Grange: Leiweke fond of risky business

Tim Leiweke.

If ever there was a business that didn’t need a mission statement, it would be the professional sports business.

If you own a professional sports team, manage a professional sports team, coach a professional sports team or play for one the job is, was and forever shall be: win.

Win games. Win divisions. Win championships.

That’s the mission. Making a statement to that effect is like suggesting it’s a mammal’s mission to breathe.

That Tim Leiweke could make a stir the other day by being so bold to suggest he fully, completely and unequivocally expects the Toronto Maple Leafs to win a Stanley Cup and the Toronto Raptors to win an NBA championship and Toronto FC to win an MLS title is only because MLSE — the organization he runs and that owns the three clubs and many other things — has kind of nodded off in that regard.

Oh, and he’s given himself until 2023 — but hopefully sooner — to build MLSE from a $2.1 billion business to a $5 billion one.

Those in the industry aren’t quite clear how he can pull that off given that revenue streams are fairly mature and the other obvious play — developing some kind of regional sports network — would seem to have some significant regulatory hurdles. Moreover, the franchise’s broadcast rights have already been negotiated as part of the sale last summer of MLSE to Bell and Rogers, so there’s no big bump they can hope to stand on there.

It might be as ‘simple’ as adding an NFL team to the MLSE portfolio — albeit at arm’s length fashion due to NFL rules against corporate majority ownership. But given that the NFL has been without a team in Los Angeles since 1995 and no prospect of getting one until 2016 (when their new stadium is built) that’s no sure thing. And if it does come to pass MLSE is looking at a $2 billion investment for a franchise and a stadium.

“Can the market handle an NFL team,” sure it can, says Leiweke’s predecessor, Richard Peddie. “But where does the team come from? Who can afford it?”

Those are sensible, practical concerns. That’s what MLSE has always been about, for better and worse.

But there’s a difference between doing what’s perceived to be necessary to reach a goal and reaching a goal by any means necessary.

Leiweke, the incoming president and CEO of MLSE, is clearly in the latter camp.

“He’s a take-no-prisoners kind of guy,” says one source close to MLSE.

For example:

According to Leiweke in an interview with US-based financial news service Bloomberg: “I didn’t get along with the GM of the basketball team, so we brought in somebody who sees the world the same way I do,” Leiweke said.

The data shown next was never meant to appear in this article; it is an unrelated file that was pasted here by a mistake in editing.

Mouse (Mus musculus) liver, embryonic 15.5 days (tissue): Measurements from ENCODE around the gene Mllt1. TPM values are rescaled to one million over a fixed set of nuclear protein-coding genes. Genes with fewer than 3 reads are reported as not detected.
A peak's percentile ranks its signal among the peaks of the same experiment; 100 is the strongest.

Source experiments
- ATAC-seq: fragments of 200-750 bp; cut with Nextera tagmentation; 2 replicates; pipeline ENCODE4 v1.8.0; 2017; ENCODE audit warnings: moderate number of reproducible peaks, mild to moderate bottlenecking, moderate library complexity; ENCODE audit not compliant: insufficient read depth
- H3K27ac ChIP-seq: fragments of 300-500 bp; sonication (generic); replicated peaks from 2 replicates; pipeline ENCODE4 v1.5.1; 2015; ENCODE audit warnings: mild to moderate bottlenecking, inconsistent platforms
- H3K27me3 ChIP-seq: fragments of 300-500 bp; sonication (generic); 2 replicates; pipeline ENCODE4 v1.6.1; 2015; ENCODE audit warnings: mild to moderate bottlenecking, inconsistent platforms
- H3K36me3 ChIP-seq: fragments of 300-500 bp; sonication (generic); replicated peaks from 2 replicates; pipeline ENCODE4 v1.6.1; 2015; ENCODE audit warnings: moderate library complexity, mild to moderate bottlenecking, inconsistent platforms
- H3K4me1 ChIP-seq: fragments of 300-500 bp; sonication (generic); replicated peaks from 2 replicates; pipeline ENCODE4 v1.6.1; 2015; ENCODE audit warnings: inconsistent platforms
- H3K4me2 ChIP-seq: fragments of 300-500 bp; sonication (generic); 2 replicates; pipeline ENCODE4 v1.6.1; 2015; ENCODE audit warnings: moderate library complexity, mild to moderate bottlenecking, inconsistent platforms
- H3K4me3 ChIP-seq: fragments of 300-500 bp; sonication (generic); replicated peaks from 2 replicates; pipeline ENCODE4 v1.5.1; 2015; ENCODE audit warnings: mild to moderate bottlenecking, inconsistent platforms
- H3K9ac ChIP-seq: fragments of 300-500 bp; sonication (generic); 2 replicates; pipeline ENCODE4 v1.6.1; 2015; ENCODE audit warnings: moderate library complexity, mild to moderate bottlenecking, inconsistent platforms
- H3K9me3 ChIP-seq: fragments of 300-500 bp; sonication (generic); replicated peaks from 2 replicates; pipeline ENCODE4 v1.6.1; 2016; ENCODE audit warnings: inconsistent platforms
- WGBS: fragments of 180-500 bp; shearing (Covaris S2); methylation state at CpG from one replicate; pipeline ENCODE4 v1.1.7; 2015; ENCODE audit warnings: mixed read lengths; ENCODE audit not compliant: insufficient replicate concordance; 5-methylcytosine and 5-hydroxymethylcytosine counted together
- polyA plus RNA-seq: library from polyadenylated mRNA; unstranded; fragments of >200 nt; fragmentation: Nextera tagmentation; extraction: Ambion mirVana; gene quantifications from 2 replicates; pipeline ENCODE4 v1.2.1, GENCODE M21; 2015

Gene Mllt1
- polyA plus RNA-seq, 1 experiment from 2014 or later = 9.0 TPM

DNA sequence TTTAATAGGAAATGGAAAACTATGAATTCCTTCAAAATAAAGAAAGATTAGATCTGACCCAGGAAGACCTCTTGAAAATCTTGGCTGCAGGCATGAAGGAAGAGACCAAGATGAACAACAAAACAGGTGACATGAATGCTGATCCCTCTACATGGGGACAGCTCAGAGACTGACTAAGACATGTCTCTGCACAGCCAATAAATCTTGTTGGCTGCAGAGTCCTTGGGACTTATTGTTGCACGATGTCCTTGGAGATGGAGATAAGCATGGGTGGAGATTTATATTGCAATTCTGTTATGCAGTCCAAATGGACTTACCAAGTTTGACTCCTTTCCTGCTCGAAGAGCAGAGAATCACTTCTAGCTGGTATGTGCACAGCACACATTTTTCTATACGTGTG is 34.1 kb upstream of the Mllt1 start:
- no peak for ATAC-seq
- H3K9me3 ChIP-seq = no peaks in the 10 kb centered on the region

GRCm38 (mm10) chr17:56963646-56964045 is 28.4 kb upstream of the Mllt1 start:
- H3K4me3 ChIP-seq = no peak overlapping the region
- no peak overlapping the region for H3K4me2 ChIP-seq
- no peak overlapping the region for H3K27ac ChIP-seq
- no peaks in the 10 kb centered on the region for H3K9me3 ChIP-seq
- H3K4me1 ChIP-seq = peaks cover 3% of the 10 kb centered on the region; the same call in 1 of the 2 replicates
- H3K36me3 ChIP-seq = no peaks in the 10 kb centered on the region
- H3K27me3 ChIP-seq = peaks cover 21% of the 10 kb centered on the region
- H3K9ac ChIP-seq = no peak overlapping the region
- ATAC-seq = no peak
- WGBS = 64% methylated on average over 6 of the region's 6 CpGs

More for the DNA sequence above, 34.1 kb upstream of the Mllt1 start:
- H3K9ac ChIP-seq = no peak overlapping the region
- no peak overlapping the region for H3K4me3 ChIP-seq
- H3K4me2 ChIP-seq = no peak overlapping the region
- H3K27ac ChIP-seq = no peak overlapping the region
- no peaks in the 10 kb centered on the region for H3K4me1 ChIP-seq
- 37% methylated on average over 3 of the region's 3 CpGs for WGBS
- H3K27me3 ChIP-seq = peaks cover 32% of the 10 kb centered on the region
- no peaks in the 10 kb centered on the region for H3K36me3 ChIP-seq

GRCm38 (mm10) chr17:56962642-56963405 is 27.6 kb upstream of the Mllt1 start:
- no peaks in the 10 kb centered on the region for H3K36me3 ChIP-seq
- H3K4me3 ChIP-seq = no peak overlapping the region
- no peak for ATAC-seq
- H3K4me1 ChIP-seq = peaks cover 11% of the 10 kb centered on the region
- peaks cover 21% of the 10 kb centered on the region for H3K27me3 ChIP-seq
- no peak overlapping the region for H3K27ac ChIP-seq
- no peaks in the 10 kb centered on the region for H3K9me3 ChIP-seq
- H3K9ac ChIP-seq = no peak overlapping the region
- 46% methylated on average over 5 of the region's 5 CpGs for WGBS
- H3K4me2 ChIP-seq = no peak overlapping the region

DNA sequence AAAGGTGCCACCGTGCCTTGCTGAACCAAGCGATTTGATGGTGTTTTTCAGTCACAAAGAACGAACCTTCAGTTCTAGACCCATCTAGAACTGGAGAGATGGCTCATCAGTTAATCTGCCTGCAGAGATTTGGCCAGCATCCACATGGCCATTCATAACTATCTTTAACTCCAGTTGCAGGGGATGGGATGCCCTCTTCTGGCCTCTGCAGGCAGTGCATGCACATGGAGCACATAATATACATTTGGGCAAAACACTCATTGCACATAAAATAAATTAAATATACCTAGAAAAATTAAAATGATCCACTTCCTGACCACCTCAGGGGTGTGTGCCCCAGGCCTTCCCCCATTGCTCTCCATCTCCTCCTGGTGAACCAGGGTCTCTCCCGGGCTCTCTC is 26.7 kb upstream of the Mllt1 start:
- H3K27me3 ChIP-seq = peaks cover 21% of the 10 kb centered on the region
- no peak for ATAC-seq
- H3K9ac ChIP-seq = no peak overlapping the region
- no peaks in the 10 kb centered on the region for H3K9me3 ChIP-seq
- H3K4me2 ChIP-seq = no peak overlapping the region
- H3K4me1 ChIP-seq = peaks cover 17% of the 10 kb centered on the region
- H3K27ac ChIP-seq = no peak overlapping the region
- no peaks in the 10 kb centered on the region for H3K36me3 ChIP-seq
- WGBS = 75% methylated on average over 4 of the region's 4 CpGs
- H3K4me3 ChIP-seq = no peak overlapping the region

That would be out with Bryan Colangelo, the Raptors previous general manager and in with Masai Ujiri. After a brief interim in which Colangelo was with the club but without specific basketball duties, he removed himself and took on one of those ‘consulting’ roles that we’d all love to have.

There was some suggestion Colangelo had been forced out by Leiweke, and based on his comments, it would appear to be so.

Chances are more MLSE executives will follow, with chief operating officer Tom Anselmi likely the first to the exit.

Whether those kinds of moves matter or not are immaterial.

Leiweke isn’t in the sports and entertainment business. He’s in the business of being audacious. It’s why he’s perfectly within character when he says he’s already got the Leafs Stanley Cup parade route mapped out.

“If we don’t take a run at (championships) in my tenure here we have failed with the Maple Leafs, we have failed with the Raptors, we have failed with Toronto FC. Winning is our priority,” he told Bloomberg, echoing comments he made when he was hired by MLSE after he left the Anschutz Entertainment Group. “Winning is what we think about every day. My priority on behalf of the owners is to build a culture and accountability now that demands winning first. The rest of it … net profit and value of the company will take care of itself if we win.”

There is no clear evidence that making those kinds of statements leads to those kinds of results. The biggest challenge MLSE faces is that all three of its teams play in leagues where spending on players is tightly controlled.

This is a big problem for a company with a lot of money and grand ambitions. What made George Steinbrenner perhaps the ultimate owner in all of sports was that he had no limits on what he would spend to reach his goals. Being a Yankees fan meant you could sleep at night knowing that every dollar you spent to support your passion would trickle down to the field in the form of the highest payroll in all of sports.

So being massively ambitious and demanding when an NBA or NHL or MLS owner has its limitations — money can’t be the shortcut to reach all those goals.

You got the sense in the latter stages of the previous regime at MLSE that they’d almost become resigned to the idea that winning titles in leagues where parity is a mandate was somewhat of a crapshoot.

Sensibly it became about positioning themselves for success rather than finding some way to be ultimately successful. It wasn’t complacency exactly, but it was a first-cousin. It was the difference between accepting fate and forging a path, fate be damned.

Leiweke is fond of the latter approach, clearly.

“The money is there,” he said. “What we don’t have is a culture of accountability.”

Leiweke is changing that one bold public statement at a time. One way or another, the victory parade — or the lack thereof — will begin and end at his office door.

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